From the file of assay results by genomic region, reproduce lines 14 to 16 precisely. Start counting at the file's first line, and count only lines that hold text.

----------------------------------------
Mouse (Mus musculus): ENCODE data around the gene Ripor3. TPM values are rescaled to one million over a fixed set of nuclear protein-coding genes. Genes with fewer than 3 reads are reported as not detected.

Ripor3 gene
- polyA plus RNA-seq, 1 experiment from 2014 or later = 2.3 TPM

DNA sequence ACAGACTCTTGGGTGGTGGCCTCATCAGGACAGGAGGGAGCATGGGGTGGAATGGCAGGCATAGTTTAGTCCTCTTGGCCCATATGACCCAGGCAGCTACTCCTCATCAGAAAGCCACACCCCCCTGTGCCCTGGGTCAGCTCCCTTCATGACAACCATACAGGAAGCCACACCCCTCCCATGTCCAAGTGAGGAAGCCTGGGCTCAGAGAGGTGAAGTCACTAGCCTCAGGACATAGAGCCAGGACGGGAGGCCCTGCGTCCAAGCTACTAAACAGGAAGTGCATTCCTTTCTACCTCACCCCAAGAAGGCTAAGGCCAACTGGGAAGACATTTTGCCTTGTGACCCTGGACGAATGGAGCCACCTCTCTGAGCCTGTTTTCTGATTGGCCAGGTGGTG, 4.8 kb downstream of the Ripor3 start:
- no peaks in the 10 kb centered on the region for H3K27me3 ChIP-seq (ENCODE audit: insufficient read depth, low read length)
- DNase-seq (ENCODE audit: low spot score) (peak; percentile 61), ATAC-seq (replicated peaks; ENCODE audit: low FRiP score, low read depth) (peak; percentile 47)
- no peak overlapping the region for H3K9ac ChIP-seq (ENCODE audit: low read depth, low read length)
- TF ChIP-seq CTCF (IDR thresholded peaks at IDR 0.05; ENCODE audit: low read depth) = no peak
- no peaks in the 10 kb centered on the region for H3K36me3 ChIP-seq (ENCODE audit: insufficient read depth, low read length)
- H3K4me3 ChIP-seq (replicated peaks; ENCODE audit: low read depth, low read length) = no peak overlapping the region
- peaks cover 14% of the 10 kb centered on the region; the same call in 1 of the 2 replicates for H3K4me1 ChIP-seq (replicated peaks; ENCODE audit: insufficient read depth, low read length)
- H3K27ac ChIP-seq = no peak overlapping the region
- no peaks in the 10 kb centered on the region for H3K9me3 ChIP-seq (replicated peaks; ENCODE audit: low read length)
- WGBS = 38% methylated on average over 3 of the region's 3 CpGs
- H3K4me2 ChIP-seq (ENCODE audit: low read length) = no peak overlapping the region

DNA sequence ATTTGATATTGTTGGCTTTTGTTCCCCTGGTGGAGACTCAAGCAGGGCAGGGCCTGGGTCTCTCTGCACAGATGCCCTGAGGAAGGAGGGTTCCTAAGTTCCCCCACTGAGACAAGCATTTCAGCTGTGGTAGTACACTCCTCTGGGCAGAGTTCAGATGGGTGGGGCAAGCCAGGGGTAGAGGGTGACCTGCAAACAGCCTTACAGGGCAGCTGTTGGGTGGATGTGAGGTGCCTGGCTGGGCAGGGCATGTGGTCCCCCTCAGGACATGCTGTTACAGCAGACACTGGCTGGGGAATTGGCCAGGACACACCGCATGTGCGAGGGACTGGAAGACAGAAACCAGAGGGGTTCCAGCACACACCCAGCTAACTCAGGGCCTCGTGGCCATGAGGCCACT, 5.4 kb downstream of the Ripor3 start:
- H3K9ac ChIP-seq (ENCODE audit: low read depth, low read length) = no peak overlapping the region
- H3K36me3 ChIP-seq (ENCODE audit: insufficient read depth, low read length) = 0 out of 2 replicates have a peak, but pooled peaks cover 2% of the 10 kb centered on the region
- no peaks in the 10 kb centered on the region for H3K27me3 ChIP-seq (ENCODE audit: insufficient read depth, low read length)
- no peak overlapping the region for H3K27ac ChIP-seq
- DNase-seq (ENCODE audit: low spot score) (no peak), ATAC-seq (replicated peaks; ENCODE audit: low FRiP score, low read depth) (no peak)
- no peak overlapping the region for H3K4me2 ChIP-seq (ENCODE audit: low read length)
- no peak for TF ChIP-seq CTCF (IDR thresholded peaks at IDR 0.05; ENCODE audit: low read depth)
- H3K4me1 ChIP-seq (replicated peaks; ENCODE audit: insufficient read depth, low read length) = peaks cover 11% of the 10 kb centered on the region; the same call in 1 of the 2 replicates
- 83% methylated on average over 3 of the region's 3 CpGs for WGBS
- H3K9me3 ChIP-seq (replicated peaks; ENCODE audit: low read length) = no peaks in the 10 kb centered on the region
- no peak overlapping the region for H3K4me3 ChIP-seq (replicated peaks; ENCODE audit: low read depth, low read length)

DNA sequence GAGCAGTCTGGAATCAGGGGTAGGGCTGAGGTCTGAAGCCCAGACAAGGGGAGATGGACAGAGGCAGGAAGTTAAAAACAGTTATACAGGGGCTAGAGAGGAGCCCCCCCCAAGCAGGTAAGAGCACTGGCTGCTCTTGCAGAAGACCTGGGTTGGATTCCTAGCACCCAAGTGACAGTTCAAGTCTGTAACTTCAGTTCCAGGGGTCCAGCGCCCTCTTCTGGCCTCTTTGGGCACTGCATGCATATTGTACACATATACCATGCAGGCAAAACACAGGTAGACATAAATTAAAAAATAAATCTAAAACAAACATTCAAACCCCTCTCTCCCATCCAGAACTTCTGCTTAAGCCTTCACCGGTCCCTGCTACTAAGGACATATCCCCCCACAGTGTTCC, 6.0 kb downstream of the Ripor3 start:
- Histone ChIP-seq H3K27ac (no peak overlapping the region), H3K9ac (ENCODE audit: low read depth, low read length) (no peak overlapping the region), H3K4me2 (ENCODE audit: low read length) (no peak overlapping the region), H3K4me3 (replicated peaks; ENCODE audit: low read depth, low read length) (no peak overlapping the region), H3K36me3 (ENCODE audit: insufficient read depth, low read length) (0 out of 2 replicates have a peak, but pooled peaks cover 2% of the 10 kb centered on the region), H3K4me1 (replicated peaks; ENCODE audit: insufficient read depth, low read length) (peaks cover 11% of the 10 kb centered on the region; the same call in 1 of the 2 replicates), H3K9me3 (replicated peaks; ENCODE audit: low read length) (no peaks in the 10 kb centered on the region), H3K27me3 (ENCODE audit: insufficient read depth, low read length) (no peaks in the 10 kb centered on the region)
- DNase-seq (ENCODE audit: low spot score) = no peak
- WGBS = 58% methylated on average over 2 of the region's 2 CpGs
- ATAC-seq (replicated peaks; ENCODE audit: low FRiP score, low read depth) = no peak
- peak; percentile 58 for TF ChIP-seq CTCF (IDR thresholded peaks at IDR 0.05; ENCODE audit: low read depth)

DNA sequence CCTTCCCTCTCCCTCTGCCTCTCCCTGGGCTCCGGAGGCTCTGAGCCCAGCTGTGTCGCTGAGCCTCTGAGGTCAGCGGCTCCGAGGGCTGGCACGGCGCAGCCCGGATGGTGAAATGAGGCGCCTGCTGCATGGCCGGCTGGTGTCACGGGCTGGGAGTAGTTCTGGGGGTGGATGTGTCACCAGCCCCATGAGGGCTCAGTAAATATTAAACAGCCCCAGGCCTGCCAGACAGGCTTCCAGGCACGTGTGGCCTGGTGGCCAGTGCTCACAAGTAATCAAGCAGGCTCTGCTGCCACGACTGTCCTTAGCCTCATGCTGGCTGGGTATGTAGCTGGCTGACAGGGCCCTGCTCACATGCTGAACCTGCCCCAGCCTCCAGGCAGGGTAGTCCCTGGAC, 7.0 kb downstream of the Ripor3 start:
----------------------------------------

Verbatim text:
- WGBS = 38% methylated on average over 3 of the region's 3 CpGs
- H3K4me2 ChIP-seq (ENCODE audit: low read length) = no peak overlapping the region

DNA sequence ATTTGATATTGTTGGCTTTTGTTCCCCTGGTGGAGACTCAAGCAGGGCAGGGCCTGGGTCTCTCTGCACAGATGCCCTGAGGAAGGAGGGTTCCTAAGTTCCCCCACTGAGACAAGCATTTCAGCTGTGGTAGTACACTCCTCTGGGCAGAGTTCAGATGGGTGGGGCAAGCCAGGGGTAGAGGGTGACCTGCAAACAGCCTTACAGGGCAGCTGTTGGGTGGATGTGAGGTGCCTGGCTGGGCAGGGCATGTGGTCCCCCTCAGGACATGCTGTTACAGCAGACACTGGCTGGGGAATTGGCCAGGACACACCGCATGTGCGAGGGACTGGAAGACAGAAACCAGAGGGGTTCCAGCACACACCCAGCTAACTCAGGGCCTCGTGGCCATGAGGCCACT, 5.4 kb downstream of the Ripor3 start: